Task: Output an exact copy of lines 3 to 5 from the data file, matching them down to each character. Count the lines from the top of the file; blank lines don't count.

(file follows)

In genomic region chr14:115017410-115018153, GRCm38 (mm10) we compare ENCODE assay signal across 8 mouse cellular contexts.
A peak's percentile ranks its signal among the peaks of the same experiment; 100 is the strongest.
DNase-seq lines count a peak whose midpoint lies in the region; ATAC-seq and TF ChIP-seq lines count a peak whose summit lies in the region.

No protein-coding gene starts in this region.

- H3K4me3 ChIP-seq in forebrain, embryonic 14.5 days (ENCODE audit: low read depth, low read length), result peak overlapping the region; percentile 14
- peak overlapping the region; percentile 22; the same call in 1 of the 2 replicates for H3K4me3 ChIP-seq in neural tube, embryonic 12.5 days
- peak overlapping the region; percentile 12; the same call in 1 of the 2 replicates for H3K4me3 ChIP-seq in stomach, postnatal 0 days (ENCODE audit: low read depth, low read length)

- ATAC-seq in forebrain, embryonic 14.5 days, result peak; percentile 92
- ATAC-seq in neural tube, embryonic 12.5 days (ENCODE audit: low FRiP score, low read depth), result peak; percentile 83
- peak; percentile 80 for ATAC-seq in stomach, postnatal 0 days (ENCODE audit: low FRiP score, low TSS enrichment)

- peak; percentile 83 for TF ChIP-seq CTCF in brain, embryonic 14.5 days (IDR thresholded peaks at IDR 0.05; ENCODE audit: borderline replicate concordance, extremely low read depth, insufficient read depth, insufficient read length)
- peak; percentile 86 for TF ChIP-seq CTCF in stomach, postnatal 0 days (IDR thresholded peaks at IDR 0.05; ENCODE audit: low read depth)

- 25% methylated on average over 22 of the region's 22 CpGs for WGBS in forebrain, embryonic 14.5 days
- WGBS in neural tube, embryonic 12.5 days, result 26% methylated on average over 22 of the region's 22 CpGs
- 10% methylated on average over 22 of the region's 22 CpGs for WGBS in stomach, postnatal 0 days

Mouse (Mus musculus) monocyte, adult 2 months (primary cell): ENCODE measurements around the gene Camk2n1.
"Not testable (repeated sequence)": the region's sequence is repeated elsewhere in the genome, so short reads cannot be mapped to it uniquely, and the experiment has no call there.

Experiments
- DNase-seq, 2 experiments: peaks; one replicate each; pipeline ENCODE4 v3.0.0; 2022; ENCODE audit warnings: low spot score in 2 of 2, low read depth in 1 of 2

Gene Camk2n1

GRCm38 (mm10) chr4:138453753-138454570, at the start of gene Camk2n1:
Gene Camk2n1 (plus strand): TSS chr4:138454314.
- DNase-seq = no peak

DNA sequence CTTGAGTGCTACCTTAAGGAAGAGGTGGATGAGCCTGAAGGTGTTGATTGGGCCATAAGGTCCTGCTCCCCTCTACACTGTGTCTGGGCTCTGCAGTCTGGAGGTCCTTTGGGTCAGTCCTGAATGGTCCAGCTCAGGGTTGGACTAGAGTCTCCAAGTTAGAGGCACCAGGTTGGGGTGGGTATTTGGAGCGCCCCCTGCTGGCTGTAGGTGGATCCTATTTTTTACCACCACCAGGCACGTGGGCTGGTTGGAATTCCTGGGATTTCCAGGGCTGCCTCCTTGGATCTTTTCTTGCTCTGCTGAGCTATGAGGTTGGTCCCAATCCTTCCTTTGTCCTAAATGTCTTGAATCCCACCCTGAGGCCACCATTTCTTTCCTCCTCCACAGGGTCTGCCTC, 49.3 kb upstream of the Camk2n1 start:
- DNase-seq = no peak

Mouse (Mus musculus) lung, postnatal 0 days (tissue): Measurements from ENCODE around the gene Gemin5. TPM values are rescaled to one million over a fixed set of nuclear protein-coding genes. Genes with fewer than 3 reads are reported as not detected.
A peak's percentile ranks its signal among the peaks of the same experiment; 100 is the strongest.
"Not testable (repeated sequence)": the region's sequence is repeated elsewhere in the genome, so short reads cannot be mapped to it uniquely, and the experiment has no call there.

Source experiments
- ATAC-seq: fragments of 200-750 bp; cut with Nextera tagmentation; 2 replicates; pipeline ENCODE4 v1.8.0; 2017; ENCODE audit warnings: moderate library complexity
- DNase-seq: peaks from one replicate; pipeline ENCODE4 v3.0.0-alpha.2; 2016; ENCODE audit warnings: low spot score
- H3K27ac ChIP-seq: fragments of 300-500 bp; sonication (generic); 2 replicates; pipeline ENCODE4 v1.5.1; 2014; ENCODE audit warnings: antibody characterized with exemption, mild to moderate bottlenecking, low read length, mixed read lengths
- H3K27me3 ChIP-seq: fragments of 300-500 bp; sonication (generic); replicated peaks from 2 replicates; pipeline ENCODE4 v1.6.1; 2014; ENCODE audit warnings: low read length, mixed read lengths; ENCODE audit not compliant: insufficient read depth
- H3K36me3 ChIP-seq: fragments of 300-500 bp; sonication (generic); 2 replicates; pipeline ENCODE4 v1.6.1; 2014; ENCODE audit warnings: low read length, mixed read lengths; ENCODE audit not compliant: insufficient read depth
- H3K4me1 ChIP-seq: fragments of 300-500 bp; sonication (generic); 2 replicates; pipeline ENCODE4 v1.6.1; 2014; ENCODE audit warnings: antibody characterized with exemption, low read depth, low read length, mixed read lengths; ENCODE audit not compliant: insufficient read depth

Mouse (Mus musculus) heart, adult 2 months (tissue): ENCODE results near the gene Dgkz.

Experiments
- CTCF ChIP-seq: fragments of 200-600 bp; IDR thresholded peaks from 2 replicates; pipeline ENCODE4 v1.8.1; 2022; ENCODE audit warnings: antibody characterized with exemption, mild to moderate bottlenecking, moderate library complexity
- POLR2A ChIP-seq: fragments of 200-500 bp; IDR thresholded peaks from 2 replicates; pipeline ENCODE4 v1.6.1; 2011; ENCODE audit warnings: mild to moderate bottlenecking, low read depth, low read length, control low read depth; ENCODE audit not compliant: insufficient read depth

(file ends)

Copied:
DNase-seq lines count a peak whose midpoint lies in the region; ATAC-seq and TF ChIP-seq lines count a peak whose summit lies in the region.

No protein-coding gene starts in this region.

- H3K4me3 ChIP-seq in forebrain, embryonic 14.5 days (ENCODE audit: low read depth, low read length), result peak overlapping the region; percentile 14